Transportation Funding Bill Contains Tax Collection Provisions

On December 4, President Obama signed into law the Fixing America’s Surface Transportation (FAST) Act. While the main purpose of the legislation is to provide funding through 2020 for highways and other transportation projects, the bill also contains several new provisions designed to recover unpaid taxes, including requirements that the Internal Revenue Service (IRS) use private debt collection agencies and that the U.S. State Department refrain from issuing or renewing passports for certain taxpayers with outstanding tax debts in excess of $50,000.

The $305-billion FAST Act provides five years of funding for highways and other surface transportation infrastructure, and is paid for primarily by the Federal gas tax, which is left unchanged at the 18.4-cent-per-gallon level set in 1993. As the projected revenues from the gas tax are insufficient to cover the infrastructure spending in the FAST Act, the tax collection provisions and additional offsets from other parts of the Federal budget were attached to the legislation.

The FAST Act adds a new section 7345 to the Internal Revenue Code, “Revocation or Denial of Passport in Case of Certain Tax Delinquencies,” which authorizes the Secretary of the Treasury to certify to the Secretary of State that a taxpayer has a “seriously delinquent tax debt” based on information provided by the Commissioner of Internal Revenue. This information can then be used by the Secretary of State to deny a passport application by the taxpayer, or to revoke a passport that has already issued. While the State Department is generally prohibited from issuing a passport in such a case, exceptions can be made in humanitarian or emergency situations.

Under the new legislation, a seriously delinquent tax debt is defined as “an unpaid, legally enforceable Federal tax liability” in excess of $50,000 for which the taxpayer has already been notified by the Internal Revenue Service (IRS) of his or her collection due process (CDP) rights, or for which liens, levies, or final notices of liens or levies have been issued by the IRS. The $50,000 limit will be adjusted annually for inflation and cost of living, but is a cumulative amount, and not a per year limit. Exceptions apply if the tax debt is subject to an offer-in-compromise (OIC) or the balance is being paid through an installment agreement; or if collection action has been suspended because the taxpayer has requested a collection due process (CDP) hearing or has filed for innocent spouse relief. Thus, in practice this provision should affect only those taxpayers who have been issued notices by the IRS and have ignored their tax debts.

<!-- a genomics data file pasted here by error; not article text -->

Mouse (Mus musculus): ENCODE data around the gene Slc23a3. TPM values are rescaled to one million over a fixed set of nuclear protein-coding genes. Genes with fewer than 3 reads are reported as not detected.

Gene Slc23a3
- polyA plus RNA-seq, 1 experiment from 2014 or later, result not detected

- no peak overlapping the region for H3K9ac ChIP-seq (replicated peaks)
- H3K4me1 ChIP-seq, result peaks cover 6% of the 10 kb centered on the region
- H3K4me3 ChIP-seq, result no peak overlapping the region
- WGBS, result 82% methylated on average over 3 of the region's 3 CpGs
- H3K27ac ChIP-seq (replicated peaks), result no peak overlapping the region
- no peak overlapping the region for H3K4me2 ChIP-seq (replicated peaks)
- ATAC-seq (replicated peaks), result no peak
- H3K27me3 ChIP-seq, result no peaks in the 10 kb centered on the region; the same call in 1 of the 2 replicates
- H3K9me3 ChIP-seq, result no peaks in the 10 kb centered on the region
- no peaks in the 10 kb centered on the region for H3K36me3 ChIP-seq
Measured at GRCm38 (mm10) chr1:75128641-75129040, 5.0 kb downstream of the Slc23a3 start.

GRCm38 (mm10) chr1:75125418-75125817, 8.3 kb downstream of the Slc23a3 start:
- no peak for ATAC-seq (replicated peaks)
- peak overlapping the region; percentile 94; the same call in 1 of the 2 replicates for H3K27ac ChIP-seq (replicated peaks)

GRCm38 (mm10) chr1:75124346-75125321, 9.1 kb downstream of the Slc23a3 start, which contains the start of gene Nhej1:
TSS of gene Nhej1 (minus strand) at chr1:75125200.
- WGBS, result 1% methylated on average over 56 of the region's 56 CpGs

The possible loss of a passport will also be added to the list of matters that must be included in the notices the IRS sends to taxpayers to inform them of potential collection activities under Section 6320 or 6331, and the IRS will be required to notify the taxpayer when it sends a certification of serious delinquency to the Treasury Department. The legislation also includes a process through which individuals who no longer have a seriously delinquent tax debt can be decertified, and through which the IRS can correct erroneous certifications. Taxpayers may also be eligible for decertification if they pay their seriously delinquent tax debt in full, file for innocent spouse relief, or have an installment agreement or an offer-in-compromise accepted by the IRS.

The Government Accountability Office (GAO) had suggested implementing this measure in 2012, when it reported on the possibility of limiting or denying the issuance of passports to applicants with delinquent Federal tax debts. The GAO noted that Federal law permits the Secretary of State to deny or revoke the issuance of passports in certain circumstances, such as for delinquent child support obligations. The GAO argued that legislation applied to Federal tax debts could generate substantial collections of known unpaid Federal taxes and increase tax compliance for millions of Americans who hold passports.

Also under the FAST Act, Section 6306 is amended to require the IRS to enter into tax collection contracts with third parties for the collection of certain outstanding inactive tax receivables. The legislation defines inactive tax receivables as any tax receivable that has been removed from the IRS’s active inventory due to lack of resources or inability to find the taxpayer; for which more than one-third of the applicable limitation period has passed and no IRS employee has been assigned to collect the receivable; or that has been assigned for collection, but more than 365 days have passed without interaction with the taxpayer for purposes of furthering collection of the receivable.

However, tax receivables relating to pending or active offers in compromise or installment agreements, or that are under examination, litigation, levy, or criminal investigation, are not eligible for collection under qualified tax collection contracts. Other exceptions also apply, including for innocent spouses, deceased taxpayers, minors, taxpayers in designated combat zones, and victims of tax-related identity theft.